“Pay No Attention to That Man Behind the Curtain”
What’s missing from this sample text? A set of subjects, n = 180, were surveyed using a predetermined questionnaire. Statistical analysis of the responses revealed a statistically significant pattern of association of low-frequency polysyllabic lexemes with greater intellectual value. It’s not short on words, nor on syllables per word, nor on grammatical complexity. It’s an […]
But what about plural “they”?
Singular “they” is here to stay, and that’s a good thing. There is no decent reason to require that third-person singular pronouns — and only third-person singular pronouns — always specify gender. “He” has never truly covered men and women equally, though starting in the 1800s some people tried to insist that it did, and […]
Ask an Award Winner: An Interview with James Harbeck
The Editors Canada student relations committee recently completed a series of interviews with Editors Canada award winners. Each month, we’ll bring you the highlights of our interviews in the hopes that those featured may inspire student editors beginning their careers, as well as editors who are already established. This month, S. Robin Larin shares the committee’s interview with […]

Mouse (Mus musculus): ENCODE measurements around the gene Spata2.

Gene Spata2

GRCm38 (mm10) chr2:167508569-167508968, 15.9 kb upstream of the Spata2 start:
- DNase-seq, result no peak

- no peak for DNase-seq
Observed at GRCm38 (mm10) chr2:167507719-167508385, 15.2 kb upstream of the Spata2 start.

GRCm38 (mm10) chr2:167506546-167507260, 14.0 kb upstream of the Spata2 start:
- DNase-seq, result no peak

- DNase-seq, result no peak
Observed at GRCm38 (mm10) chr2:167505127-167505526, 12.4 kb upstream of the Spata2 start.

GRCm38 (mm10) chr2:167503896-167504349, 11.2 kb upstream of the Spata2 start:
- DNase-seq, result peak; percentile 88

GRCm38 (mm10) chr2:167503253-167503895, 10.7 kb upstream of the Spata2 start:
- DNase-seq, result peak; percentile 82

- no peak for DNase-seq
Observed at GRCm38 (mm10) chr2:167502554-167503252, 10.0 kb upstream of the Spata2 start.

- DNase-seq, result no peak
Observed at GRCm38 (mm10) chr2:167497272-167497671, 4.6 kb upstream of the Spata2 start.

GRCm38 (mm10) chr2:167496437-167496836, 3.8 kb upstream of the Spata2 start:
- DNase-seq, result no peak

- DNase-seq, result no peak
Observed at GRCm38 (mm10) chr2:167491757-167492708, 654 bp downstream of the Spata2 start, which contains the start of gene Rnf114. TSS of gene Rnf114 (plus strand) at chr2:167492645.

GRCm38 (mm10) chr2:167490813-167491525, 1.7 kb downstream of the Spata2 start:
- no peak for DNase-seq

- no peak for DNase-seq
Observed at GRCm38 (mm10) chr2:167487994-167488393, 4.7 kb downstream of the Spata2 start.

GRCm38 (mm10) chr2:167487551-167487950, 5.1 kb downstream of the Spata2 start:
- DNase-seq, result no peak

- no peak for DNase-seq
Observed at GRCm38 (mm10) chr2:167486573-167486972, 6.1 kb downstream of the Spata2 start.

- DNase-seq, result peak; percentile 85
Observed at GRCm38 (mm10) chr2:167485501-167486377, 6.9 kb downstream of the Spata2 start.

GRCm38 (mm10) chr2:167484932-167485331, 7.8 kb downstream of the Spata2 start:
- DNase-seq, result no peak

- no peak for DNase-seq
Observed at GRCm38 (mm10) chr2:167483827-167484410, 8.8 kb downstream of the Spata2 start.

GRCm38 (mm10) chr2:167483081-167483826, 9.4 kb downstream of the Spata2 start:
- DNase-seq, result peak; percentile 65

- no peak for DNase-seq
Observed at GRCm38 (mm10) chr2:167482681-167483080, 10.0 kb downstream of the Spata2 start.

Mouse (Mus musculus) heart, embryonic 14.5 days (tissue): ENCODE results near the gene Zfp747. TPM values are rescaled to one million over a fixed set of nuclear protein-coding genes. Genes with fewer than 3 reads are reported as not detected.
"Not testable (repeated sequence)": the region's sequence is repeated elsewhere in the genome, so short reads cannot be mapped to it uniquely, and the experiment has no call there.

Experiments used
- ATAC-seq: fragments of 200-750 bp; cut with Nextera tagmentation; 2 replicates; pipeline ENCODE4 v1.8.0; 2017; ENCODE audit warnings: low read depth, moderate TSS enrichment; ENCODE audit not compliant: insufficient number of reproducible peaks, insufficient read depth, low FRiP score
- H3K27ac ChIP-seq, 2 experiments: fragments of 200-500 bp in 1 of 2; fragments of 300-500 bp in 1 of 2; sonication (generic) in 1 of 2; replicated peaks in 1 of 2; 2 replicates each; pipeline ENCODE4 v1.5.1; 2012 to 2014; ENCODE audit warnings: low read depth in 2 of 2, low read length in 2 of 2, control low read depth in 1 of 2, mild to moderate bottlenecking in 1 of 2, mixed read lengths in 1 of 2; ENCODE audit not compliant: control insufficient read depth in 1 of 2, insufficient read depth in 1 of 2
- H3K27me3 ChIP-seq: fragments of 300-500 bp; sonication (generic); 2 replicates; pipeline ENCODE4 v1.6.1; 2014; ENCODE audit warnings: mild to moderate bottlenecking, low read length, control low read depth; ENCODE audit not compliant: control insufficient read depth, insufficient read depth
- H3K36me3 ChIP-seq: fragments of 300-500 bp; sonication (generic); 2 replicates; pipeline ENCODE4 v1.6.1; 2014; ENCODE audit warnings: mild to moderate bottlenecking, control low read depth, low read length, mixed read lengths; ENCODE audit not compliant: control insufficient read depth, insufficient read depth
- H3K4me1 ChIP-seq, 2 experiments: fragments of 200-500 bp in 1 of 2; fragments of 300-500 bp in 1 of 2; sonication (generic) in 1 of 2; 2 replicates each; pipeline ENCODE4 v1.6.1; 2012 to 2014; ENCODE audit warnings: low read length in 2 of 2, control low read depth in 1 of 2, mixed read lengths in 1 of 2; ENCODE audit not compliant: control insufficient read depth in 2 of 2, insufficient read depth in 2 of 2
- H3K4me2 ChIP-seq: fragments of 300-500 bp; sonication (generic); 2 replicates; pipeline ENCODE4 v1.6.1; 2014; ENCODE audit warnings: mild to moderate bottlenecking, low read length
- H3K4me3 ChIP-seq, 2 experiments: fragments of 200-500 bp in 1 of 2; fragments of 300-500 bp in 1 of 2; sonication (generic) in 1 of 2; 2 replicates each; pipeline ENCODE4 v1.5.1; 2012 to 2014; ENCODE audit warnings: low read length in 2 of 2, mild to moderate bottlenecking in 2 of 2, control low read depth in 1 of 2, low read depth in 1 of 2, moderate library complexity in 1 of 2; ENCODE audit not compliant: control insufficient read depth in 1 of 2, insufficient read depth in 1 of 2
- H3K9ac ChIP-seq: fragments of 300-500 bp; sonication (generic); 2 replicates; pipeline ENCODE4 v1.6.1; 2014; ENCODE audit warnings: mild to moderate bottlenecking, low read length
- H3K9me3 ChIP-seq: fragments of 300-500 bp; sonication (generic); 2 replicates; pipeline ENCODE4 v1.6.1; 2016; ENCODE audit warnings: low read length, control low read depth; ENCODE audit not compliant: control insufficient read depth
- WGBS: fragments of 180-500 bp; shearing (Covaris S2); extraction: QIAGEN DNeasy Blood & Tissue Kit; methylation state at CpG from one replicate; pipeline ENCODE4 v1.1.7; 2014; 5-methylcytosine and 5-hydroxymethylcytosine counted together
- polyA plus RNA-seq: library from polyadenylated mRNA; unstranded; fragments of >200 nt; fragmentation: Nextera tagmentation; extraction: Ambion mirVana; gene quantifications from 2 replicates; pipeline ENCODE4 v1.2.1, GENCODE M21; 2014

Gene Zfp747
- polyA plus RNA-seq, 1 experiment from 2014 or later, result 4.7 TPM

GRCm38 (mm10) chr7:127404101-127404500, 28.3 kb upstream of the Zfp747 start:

Don’t Look Busy
It’s a good thing I’m not working in-house anymore. I’ve been far too busy lately to look busy. Those of you who have worked in corporate environments know what I’m talking about: You can spend an awful lot of time and effort looking busy instead of getting things done. There are a few reasons for […]
The Performance of a Text
If someone says, “How about some music,” and you say, “Sure — Beethoven’s Fifth?” do you think they’ll be happy if you just hand them a printed copy of the score? A musical score is intended to be performed, and you don’t have a performance without musicians, a conductor, and the stage and lighting crew. […]
Sure-fire Opening Lines
It is a truth universally acknowledged that a novel in want of readers must be possessed of a good opening line. A book is a relationship — many of us spend more intimate time with books than with people — and it is important to start the relationship off on a good foot. So, naturally, […]
But Is It Art?
Is writing art? And if it is, what is editing? If we say writing is “artful,” or “artistic” or “an art,” we mean that we appreciate it aesthetically and admire it for the skill it evinces. But if we say not “writing is an art” but “writing is art” — or “this text is a […]
Words We Love Irrationally Much
I asked people on Twitter about words they love irrationally much. I got quite a few responses. Actually, I got so many that when I tried to retweet them all, Twitter finally told me I had reached my daily tweet limit. And did again the next day. The words that people love irrationally much are […]